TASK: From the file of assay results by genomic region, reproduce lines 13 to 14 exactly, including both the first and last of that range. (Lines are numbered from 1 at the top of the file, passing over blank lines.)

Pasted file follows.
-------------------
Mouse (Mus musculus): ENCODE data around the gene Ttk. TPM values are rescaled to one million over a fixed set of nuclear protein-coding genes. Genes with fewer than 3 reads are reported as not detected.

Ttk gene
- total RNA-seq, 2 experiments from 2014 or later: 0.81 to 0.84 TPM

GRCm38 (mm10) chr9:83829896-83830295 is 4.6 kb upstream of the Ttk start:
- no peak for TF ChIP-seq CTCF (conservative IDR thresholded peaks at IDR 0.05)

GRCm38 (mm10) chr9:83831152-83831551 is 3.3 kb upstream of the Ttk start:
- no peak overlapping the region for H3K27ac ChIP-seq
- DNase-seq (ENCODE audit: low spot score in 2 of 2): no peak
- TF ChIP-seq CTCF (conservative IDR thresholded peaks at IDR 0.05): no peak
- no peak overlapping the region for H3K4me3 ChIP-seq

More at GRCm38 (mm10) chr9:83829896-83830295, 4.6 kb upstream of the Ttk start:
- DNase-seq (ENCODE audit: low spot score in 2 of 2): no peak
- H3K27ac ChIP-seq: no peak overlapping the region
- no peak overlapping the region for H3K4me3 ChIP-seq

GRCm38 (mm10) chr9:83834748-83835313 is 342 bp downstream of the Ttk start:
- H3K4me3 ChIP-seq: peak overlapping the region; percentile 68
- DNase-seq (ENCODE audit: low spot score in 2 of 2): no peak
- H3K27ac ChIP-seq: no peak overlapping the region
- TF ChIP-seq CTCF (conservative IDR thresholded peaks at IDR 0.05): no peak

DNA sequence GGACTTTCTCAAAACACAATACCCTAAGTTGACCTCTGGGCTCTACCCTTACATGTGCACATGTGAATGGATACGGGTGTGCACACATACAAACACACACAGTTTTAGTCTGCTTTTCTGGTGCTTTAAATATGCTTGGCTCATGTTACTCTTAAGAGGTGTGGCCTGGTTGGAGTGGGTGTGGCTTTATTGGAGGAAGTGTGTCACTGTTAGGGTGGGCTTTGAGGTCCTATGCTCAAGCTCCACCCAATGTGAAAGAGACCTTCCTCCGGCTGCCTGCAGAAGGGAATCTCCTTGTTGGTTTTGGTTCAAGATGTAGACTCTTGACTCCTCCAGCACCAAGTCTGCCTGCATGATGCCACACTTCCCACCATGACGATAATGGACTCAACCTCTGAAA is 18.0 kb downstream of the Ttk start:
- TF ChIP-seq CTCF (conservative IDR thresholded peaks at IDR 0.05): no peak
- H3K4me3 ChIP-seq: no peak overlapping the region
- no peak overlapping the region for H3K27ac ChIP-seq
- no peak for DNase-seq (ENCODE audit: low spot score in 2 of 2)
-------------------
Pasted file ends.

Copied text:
- H3K27ac ChIP-seq: no peak overlapping the region
- no peak overlapping the region for H3K4me3 ChIP-seq